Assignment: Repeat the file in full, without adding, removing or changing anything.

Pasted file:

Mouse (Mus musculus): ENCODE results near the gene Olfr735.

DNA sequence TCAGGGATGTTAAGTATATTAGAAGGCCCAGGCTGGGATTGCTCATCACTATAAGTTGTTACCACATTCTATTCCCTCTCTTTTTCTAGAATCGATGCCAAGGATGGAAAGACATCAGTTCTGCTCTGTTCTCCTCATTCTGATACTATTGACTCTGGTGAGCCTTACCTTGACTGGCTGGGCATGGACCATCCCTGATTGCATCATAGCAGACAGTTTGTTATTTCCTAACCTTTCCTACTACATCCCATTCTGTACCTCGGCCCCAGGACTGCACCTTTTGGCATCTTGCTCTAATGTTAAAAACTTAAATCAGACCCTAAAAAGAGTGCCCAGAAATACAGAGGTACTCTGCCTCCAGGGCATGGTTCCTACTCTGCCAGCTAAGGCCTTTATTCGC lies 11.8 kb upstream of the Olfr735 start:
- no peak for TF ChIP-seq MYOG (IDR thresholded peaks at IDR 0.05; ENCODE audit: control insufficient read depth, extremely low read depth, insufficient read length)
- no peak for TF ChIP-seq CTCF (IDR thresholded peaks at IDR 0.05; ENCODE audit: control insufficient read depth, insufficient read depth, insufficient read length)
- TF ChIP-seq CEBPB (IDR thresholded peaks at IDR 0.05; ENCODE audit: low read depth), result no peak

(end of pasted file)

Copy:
Mouse (Mus musculus): ENCODE results near the gene Olfr735.

DNA sequence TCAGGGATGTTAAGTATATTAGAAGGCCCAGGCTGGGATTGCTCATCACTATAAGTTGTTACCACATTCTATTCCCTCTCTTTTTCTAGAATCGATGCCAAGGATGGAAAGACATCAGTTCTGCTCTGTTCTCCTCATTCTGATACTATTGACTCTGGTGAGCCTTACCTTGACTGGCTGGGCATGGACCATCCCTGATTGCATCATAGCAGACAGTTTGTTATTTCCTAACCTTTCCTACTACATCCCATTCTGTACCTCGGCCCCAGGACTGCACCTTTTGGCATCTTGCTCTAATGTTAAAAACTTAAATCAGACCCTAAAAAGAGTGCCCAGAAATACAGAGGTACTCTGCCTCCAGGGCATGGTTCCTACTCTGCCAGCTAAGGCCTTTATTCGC lies 11.8 kb upstream of the Olfr735 start:
- no peak for TF ChIP-seq MYOG (IDR thresholded peaks at IDR 0.05; ENCODE audit: control insufficient read depth, extremely low read depth, insufficient read length)
- no peak for TF ChIP-seq CTCF (IDR thresholded peaks at IDR 0.05; ENCODE audit: control insufficient read depth, insufficient read depth, insufficient read length)
- TF ChIP-seq CEBPB (IDR thresholded peaks at IDR 0.05; ENCODE audit: low read depth), result no peak